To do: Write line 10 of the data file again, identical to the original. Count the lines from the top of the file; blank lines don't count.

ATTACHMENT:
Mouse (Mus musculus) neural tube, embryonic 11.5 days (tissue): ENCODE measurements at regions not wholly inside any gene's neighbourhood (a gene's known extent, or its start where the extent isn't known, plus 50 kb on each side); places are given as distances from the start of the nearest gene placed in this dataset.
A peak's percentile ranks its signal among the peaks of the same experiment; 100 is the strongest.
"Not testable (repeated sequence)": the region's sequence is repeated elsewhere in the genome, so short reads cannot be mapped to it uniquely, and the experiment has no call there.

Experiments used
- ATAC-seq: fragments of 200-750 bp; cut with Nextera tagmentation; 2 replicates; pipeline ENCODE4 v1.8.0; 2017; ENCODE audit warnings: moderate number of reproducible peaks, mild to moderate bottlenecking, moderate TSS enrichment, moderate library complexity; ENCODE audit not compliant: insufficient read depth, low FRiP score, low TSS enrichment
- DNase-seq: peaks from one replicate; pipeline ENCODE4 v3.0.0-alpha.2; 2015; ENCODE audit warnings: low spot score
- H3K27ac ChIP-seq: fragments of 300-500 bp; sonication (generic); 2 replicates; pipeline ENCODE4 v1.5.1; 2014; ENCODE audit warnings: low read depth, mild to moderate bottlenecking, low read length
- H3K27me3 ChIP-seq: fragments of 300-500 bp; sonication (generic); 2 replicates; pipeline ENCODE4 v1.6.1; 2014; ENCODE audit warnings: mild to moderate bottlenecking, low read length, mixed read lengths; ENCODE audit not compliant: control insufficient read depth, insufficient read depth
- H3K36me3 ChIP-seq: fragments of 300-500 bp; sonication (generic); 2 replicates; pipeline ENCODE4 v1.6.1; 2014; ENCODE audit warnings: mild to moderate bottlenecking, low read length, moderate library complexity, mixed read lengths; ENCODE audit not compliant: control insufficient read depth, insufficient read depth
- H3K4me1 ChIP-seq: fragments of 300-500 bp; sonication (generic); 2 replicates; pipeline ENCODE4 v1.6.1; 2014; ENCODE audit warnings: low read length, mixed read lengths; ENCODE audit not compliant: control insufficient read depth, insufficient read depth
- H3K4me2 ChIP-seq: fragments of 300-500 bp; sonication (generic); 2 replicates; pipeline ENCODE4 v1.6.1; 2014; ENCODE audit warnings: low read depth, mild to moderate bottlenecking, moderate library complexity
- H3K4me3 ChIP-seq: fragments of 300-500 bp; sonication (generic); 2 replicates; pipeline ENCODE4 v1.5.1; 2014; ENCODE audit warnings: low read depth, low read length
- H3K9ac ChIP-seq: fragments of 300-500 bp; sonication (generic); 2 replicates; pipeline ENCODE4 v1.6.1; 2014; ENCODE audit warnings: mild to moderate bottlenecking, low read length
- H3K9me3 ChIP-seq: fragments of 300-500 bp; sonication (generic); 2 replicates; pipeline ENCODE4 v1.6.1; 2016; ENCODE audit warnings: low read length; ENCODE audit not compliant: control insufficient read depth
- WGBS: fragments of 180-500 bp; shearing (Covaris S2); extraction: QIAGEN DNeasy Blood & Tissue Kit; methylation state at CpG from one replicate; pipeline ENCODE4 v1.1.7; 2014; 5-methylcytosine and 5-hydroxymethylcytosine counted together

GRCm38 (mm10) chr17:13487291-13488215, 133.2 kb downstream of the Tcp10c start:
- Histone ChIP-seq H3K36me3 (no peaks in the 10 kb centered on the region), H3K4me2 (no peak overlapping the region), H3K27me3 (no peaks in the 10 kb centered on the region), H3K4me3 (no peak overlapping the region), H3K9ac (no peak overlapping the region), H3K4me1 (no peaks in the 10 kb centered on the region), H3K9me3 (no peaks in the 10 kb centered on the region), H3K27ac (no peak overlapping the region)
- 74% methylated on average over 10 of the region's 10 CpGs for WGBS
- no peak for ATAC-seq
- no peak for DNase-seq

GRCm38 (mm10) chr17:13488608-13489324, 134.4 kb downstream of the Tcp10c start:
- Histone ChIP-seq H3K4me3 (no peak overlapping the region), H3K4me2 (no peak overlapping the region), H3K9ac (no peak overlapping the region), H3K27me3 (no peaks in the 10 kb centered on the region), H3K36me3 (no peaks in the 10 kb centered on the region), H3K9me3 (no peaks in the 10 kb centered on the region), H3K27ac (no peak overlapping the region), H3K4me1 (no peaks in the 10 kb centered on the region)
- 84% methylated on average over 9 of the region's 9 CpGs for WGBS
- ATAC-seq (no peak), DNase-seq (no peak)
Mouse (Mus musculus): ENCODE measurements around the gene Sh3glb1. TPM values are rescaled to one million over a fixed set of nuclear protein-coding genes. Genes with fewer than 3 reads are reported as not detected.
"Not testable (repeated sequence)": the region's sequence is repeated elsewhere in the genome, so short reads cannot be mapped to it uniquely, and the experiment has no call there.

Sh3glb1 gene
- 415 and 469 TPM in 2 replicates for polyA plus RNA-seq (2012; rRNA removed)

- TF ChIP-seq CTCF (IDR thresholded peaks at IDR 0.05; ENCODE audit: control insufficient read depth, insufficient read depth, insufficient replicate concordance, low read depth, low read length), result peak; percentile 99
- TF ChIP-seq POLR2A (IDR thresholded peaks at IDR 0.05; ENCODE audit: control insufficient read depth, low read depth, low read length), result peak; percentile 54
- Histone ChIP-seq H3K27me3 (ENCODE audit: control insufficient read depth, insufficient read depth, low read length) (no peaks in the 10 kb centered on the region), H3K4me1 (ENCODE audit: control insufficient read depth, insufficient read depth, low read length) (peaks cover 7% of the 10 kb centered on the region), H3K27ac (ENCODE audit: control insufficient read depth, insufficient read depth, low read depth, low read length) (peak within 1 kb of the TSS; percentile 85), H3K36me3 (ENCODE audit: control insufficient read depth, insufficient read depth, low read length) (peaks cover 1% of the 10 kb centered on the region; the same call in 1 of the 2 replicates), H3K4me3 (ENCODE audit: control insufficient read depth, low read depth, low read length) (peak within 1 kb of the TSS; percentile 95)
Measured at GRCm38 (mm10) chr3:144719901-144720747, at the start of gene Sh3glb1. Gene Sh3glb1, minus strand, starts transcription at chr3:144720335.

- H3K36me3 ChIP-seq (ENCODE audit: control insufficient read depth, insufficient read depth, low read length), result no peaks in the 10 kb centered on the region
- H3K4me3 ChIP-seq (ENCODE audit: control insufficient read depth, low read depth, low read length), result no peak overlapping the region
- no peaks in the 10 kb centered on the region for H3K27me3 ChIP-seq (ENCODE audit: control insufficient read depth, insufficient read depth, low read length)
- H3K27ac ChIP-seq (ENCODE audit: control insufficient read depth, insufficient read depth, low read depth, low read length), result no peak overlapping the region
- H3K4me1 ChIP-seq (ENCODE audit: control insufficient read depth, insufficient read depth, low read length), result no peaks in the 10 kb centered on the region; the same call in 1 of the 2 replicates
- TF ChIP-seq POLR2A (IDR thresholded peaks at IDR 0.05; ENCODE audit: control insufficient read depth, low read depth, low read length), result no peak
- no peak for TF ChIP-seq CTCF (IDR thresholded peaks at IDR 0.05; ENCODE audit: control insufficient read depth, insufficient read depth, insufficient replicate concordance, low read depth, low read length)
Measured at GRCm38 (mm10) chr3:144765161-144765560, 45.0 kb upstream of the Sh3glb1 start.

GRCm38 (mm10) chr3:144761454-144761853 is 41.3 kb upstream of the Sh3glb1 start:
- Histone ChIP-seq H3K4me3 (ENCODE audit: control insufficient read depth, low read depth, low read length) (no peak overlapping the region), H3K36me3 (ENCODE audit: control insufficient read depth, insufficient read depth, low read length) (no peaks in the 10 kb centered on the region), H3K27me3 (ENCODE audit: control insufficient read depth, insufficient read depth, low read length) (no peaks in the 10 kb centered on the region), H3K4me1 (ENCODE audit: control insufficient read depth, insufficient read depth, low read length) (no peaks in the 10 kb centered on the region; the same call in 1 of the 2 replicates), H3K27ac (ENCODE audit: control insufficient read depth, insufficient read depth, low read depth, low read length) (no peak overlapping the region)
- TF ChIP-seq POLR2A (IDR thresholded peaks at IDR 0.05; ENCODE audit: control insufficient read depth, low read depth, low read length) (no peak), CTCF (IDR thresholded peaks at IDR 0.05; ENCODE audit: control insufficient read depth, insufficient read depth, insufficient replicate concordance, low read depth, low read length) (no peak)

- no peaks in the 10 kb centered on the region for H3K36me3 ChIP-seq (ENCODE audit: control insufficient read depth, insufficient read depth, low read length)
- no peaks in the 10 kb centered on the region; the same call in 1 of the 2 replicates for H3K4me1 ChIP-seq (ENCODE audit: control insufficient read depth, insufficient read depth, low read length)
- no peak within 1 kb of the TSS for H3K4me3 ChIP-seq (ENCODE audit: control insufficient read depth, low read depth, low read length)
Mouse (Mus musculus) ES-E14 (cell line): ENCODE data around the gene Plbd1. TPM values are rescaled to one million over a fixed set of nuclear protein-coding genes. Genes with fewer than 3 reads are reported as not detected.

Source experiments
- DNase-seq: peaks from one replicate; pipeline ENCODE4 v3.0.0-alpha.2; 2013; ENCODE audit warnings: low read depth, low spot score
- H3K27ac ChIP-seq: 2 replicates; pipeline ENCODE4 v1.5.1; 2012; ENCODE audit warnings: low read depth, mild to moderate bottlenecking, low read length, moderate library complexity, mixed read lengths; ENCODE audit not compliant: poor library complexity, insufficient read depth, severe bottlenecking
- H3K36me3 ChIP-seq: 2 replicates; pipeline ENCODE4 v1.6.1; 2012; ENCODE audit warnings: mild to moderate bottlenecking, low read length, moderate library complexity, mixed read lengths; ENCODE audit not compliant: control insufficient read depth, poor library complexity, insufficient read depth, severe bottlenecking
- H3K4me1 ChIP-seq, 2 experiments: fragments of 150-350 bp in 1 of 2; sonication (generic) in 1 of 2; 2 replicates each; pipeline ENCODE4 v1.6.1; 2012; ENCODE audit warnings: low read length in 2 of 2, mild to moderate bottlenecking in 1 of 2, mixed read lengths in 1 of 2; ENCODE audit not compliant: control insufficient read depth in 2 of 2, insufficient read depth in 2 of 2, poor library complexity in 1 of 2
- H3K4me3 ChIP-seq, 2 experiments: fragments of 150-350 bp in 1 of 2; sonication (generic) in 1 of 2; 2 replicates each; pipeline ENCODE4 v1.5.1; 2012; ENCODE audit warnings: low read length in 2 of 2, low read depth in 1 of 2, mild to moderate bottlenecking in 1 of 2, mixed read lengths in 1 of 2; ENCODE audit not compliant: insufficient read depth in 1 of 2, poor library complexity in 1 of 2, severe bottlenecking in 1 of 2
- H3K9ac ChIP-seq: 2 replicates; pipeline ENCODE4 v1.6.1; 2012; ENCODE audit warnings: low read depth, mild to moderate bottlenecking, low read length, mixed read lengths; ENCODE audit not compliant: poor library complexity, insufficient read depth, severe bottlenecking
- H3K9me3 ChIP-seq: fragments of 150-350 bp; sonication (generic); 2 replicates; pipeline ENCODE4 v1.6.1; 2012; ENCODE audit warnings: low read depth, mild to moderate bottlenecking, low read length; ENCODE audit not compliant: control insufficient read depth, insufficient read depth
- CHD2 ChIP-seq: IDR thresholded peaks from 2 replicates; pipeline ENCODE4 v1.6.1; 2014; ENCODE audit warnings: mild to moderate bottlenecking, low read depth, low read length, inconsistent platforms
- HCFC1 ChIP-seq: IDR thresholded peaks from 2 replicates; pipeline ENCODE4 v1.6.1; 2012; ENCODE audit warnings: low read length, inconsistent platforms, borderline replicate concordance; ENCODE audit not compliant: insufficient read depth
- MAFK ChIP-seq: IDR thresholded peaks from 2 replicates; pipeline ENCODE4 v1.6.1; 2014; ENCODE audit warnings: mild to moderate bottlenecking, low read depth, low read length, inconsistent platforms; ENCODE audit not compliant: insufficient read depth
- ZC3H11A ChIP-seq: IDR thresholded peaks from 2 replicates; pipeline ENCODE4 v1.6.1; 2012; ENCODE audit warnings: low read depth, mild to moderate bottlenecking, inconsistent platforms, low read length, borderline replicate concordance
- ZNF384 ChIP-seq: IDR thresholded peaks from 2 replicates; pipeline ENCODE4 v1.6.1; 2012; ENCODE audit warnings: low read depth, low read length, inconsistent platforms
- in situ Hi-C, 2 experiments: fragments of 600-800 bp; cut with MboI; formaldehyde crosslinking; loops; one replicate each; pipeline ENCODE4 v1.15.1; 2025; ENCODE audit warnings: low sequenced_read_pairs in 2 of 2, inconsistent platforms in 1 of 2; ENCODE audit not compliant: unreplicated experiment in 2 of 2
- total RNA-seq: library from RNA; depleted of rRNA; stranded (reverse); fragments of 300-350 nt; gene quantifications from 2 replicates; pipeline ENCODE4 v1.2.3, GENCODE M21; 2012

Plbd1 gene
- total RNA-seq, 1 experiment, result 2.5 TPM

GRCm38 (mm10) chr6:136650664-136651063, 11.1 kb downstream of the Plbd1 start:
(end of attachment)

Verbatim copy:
- H3K4me1 ChIP-seq: fragments of 300-500 bp; sonication (generic); 2 replicates; pipeline ENCODE4 v1.6.1; 2014; ENCODE audit warnings: low read length, mixed read lengths; ENCODE audit not compliant: control insufficient read depth, insufficient read depth